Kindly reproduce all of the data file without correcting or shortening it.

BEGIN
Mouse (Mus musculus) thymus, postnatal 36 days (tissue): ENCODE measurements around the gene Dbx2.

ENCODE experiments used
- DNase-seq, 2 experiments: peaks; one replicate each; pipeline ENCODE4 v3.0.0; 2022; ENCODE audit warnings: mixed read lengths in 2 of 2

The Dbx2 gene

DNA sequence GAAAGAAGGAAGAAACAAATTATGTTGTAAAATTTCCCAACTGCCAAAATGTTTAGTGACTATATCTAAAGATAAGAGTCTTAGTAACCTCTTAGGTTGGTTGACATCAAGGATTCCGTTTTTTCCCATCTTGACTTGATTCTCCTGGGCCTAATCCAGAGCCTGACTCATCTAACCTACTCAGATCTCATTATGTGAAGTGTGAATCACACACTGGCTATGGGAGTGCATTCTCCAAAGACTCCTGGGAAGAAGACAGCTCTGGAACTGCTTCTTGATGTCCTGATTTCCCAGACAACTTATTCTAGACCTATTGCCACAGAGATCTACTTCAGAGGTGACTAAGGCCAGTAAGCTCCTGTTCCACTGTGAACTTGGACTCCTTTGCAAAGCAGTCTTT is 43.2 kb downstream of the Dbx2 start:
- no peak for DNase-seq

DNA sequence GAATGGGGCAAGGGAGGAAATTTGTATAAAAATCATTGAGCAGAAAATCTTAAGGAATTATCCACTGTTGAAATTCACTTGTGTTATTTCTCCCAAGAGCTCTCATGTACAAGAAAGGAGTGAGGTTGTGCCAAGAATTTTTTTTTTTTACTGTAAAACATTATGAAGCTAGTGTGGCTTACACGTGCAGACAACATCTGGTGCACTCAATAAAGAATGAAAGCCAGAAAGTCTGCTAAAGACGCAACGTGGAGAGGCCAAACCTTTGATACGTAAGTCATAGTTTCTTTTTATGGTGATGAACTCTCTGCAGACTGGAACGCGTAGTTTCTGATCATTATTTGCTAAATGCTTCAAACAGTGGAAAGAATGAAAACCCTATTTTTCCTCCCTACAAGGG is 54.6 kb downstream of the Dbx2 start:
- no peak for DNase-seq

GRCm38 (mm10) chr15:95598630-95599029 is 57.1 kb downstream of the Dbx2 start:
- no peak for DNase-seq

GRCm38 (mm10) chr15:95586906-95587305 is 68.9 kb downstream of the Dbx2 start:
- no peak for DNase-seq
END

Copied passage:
Mouse (Mus musculus) thymus, postnatal 36 days (tissue): ENCODE measurements around the gene Dbx2.

ENCODE experiments used
- DNase-seq, 2 experiments: peaks; one replicate each; pipeline ENCODE4 v3.0.0; 2022; ENCODE audit warnings: mixed read lengths in 2 of 2

The Dbx2 gene

DNA sequence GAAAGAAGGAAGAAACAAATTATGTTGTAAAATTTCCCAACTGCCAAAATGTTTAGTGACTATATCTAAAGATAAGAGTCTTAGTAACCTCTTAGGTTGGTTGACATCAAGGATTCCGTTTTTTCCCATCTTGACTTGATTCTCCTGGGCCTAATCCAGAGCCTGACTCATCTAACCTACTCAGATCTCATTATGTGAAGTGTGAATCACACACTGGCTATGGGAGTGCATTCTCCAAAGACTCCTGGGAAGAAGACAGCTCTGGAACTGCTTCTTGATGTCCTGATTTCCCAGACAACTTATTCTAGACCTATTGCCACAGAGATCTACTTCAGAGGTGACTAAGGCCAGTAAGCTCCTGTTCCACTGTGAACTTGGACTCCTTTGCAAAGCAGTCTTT is 43.2 kb downstream of the Dbx2 start:
- no peak for DNase-seq

DNA sequence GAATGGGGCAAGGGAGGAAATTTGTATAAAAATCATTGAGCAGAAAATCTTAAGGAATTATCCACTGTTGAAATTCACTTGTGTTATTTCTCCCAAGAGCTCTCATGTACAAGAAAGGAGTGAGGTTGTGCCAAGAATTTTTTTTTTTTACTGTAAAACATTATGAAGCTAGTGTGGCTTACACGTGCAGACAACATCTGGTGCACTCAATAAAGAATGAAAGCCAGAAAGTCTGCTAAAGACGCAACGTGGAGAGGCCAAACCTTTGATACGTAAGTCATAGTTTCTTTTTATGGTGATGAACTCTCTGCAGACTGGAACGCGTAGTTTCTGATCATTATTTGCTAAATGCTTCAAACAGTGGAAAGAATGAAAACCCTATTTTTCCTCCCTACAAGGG is 54.6 kb downstream of the Dbx2 start:
- no peak for DNase-seq

GRCm38 (mm10) chr15:95598630-95599029 is 57.1 kb downstream of the Dbx2 start:
- no peak for DNase-seq

GRCm38 (mm10) chr15:95586906-95587305 is 68.9 kb downstream of the Dbx2 start:
- no peak for DNase-seq